In addition to presidential scandals, several government officials have been caught falsifying their qualifications. In various cases, these officials lacked the qualifications required to hold and perform duties related to their position. For example in 2014, the African National Congress (ANC) spokesperson, Carl Niehaus, was caught being deceitful about the qualifications on his resume. He claimed to hold a Ph.D. from the University of Utrecht in the Netherlands, which was later determined to be false.

Corruption in South Africa has denied millions of citizens the necessary resources to escape from poverty. Poverty in South Africa is paradoxical. It is a country that is rich in natural resources, yet six million South Africans are living in poverty due to the mishandling of governmental funds, according to Oxford University.

According to José Ugaz, chairman of Transparency International, “Corruption creates and increases poverty and exclusion. Corruption in South Africa allows public officials to live lavishly, while millions of citizens are deprived of their basic needs to things such as food, healthcare, education, housing and access to clean water and sanitation.”

In 2016, Corruption Watch launched a public awareness campaign to guarantee that the Office of the Public Protector remains a foundation for South Africa’s democracy. The public protector role was created to ensure citizens can appoint someone to look after the country’s affairs without bias in order to decrease corruption.

South Africa has taken an initiative to tackle corruption issues through joint efforts with organizations such as Corruption Watch and many others. Ways to prevent corruption can be seen through education, changing governmental procedures, bridging the gap between the government and citizens and instilling governmental transparency.

Interestingly, South Africa has 13 public sector agencies that play a role in combatting corruption. Organizations such as National Anti-Corruption Task Team were established to coordinate the functions of these agencies. South Africa also has dedicated policies, standards and legislation to tackle corruption through both criminal and civil action. Members of the governing body should be reminded that they have a right to vote and have their voices heard. Voting is one way in which citizens can take a stand in putting the right people in power.

Corruption in South Africa can be reduced by increasing direct contact between government and constituents. Although South Africa has struggled with corruption in the past, the country’s efforts toward reform are visible.

-Needum Lekia

Photo: Flickr

This past Friday marked the annual celebration of Human Rights Day in South Africa, a day spent commemorating all those who have fought and died to protect the human rights and fundamental freedoms of the South African people.

President Jacob Zuma addressed thousands at the George Thabe Cricket Pitch in Sharpeville, the site at which the Sharpeville massacre occurred.

The massacre occurred on March 21, 1960, and serves as the event which sparked Human Rights Day.

On that day, thousands of South Africans joined together to protest against the apartheid Pass laws, a system designed to segregate the population and severely limit their movements around the country. Residents of the Sharpeville and Langa townships embarked on a protest march and were attacked by the police. 69 of the protesters were killed, while 180 more sustained severe injuries.

The event became known as the Sharpeville massacre because hundreds of other South Africans across the country were killed that same day for protesting.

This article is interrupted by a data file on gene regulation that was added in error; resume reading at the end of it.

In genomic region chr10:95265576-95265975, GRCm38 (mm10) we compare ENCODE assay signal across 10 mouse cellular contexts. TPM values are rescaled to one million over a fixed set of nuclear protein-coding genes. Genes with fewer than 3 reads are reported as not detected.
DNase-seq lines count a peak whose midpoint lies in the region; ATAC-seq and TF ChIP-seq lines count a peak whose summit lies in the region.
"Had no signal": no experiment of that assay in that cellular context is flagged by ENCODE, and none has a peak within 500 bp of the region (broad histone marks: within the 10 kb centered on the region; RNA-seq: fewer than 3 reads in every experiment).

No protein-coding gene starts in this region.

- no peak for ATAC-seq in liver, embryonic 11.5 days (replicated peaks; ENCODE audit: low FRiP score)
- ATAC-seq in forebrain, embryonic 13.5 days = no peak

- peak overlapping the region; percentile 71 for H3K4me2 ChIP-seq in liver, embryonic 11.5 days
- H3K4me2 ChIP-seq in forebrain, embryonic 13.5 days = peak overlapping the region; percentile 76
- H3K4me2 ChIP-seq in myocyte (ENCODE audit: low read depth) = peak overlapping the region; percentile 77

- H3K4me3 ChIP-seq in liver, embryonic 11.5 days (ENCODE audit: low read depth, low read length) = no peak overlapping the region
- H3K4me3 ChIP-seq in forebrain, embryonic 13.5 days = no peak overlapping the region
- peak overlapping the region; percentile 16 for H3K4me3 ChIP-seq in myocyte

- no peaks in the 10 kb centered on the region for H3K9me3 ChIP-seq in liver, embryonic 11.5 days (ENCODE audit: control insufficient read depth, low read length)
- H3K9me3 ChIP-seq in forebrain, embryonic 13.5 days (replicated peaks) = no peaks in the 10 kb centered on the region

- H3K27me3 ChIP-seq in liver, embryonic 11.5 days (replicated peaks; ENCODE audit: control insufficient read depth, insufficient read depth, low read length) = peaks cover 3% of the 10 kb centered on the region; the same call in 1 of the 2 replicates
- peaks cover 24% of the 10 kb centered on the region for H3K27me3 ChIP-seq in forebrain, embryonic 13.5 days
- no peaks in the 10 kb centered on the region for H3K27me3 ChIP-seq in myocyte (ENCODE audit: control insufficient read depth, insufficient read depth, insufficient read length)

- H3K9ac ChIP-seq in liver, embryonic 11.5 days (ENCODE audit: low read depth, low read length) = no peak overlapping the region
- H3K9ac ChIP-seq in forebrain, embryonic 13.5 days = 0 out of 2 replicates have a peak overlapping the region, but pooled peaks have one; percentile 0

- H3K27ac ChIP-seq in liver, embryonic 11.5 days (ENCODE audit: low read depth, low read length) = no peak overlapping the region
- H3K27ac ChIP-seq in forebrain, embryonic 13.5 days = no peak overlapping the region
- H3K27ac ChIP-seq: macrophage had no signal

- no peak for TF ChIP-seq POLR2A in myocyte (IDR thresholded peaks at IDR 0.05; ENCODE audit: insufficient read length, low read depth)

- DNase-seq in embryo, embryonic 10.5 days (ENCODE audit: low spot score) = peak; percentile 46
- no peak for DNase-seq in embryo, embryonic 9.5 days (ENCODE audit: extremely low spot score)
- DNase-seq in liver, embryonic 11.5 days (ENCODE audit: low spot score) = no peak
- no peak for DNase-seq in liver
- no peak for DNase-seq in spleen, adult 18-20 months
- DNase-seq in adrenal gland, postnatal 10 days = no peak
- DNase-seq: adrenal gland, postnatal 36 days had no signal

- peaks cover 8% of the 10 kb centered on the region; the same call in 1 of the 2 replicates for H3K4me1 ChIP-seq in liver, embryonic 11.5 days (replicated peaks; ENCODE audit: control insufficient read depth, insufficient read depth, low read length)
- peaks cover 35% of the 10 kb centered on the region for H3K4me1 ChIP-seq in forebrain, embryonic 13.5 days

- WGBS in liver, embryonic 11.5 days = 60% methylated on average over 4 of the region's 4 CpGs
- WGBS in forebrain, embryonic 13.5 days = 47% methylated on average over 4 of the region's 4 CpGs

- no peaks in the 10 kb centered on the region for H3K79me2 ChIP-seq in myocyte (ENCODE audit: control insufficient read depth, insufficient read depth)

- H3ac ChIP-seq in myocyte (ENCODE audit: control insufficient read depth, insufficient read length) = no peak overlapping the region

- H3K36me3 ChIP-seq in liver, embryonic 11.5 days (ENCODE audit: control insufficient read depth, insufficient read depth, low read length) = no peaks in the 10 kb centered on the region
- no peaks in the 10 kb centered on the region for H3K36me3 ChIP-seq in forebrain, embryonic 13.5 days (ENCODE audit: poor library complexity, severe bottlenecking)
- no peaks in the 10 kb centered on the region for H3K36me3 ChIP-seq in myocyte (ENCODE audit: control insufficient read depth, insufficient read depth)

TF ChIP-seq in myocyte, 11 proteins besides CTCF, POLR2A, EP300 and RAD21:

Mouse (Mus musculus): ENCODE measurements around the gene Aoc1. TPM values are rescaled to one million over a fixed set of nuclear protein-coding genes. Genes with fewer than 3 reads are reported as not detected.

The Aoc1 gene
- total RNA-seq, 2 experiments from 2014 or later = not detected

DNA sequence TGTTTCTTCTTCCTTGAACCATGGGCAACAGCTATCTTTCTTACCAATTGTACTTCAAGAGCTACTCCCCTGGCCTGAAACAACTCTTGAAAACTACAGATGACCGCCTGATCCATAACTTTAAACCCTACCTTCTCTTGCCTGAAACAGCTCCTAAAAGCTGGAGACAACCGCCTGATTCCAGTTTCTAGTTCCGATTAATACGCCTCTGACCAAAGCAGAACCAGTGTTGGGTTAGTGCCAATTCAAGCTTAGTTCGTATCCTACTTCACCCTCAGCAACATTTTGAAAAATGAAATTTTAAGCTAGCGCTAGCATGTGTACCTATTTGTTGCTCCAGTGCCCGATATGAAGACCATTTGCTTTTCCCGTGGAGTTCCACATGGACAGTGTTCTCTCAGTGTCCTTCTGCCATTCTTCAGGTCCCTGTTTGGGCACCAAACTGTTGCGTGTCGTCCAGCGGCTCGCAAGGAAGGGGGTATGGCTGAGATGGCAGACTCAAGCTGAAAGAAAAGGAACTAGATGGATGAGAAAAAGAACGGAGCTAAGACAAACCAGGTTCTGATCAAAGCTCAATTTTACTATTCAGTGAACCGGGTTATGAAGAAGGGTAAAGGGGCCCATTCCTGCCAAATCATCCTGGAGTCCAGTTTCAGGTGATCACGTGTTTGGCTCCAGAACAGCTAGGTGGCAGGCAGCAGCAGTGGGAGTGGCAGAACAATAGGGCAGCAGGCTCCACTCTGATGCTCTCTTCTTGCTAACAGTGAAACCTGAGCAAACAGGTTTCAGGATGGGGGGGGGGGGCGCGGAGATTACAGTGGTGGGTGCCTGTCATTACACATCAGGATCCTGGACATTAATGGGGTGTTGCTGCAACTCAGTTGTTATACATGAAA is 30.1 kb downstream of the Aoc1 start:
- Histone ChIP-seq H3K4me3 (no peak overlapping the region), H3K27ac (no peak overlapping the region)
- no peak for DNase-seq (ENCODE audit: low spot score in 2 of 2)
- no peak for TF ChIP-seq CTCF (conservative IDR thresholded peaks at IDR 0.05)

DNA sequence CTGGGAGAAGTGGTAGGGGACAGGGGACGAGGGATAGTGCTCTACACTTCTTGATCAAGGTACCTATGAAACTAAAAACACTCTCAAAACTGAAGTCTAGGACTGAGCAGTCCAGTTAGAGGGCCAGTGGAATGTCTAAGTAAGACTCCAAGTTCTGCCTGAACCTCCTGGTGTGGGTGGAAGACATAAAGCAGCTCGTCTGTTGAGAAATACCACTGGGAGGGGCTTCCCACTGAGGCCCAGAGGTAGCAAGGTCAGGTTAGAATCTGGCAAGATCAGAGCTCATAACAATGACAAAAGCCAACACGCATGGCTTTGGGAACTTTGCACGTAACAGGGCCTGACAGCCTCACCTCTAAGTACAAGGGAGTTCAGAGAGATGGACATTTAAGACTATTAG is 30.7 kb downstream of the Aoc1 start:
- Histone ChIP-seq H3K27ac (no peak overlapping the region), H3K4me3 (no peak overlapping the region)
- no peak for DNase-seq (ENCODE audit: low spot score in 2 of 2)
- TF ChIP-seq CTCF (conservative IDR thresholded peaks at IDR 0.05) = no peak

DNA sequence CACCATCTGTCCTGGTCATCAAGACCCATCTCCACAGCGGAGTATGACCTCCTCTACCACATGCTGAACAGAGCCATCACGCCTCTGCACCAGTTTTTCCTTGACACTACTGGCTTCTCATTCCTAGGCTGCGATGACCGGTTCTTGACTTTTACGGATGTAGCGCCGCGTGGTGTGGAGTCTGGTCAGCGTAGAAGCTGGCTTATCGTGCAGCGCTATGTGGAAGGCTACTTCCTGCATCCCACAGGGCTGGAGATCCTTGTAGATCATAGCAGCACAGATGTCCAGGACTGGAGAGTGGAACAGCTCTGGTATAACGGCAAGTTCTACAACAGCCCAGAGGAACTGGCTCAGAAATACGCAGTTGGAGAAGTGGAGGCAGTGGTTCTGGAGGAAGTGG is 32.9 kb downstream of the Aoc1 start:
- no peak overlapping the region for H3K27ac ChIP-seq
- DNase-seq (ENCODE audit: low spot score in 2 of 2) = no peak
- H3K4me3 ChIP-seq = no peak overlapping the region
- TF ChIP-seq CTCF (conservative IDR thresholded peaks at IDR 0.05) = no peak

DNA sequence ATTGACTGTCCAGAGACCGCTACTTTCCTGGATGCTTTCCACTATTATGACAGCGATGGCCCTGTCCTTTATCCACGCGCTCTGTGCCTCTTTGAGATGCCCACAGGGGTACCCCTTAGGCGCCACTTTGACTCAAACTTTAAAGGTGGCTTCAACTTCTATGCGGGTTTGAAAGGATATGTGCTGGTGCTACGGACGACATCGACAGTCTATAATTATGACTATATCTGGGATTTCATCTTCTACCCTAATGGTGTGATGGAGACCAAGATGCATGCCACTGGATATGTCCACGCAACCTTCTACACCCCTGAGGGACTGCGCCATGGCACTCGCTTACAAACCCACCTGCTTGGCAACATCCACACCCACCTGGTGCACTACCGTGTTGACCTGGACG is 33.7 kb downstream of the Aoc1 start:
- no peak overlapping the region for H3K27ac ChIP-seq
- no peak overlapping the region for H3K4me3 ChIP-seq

This brutality came as a result of apartheid colonialism, which ravaged South Africa for decades. Humans Rights Day thus reminds us of the sacrifices of democracy, as well as the progress that South Africa has made in promoting human rights regardless of one’s race, gender, or sexual orientation.

A number of South African leaders spoke at the Sharpeville pitch on Friday, all highlighting the achievements that South Africa has made since the adoption of human rights in 1994.

That year marked the end of apartheid for South Africa. It was only two years later that the late President Nelson Mandela would sign the South African Constitution in Sharpeville, to pay homage to those who lost their lives that day.

Now, South Africa is celebrating all it has achieved. This year’s Human Rights Day theme is ‘Celebrating 20 years of changing lives through human rights.’

President Zuma noted, “Madiba and his peers and those before them, laid a foundation for the society that respects human rights, freedom and justice. On such a day, we remember and celebrate their contribution to making South Africa a good place to live in. We can’t do all this alone. We need your support as a community to work with us. Let us build our country together.”

South Africans across the country heard his cry.

Many activist groups gathered at various locations to rally for Human Rights Day. A campaign known as Right2Know gathered outside of the Johannesburg Central Police Station to protest police brutality. A group known as the Women of Marikana rallied for gender equality in Wonderkop. The Democratic Alliance’s Women’s Network in the Western Cape held a candlelight vigil that night.

The responses of all of these groups show the enduring determination of South Africans to work together as a community to protect human rights and prevent violations.

President Zuma promised that within the coming years, the South African government would work its hardest to improve access to water, electricity and clinics, as well as increase the rate of employment.

Human Rights Day was a day of remembrance and celebration, as well as a time to show how South Africa has become a beacon of hope for countries fighting human rights violations across the globe.

– Mollie O’Brien

Sources: All Africa, Business Day Live, SBAC
Photo: Cape Town Magazine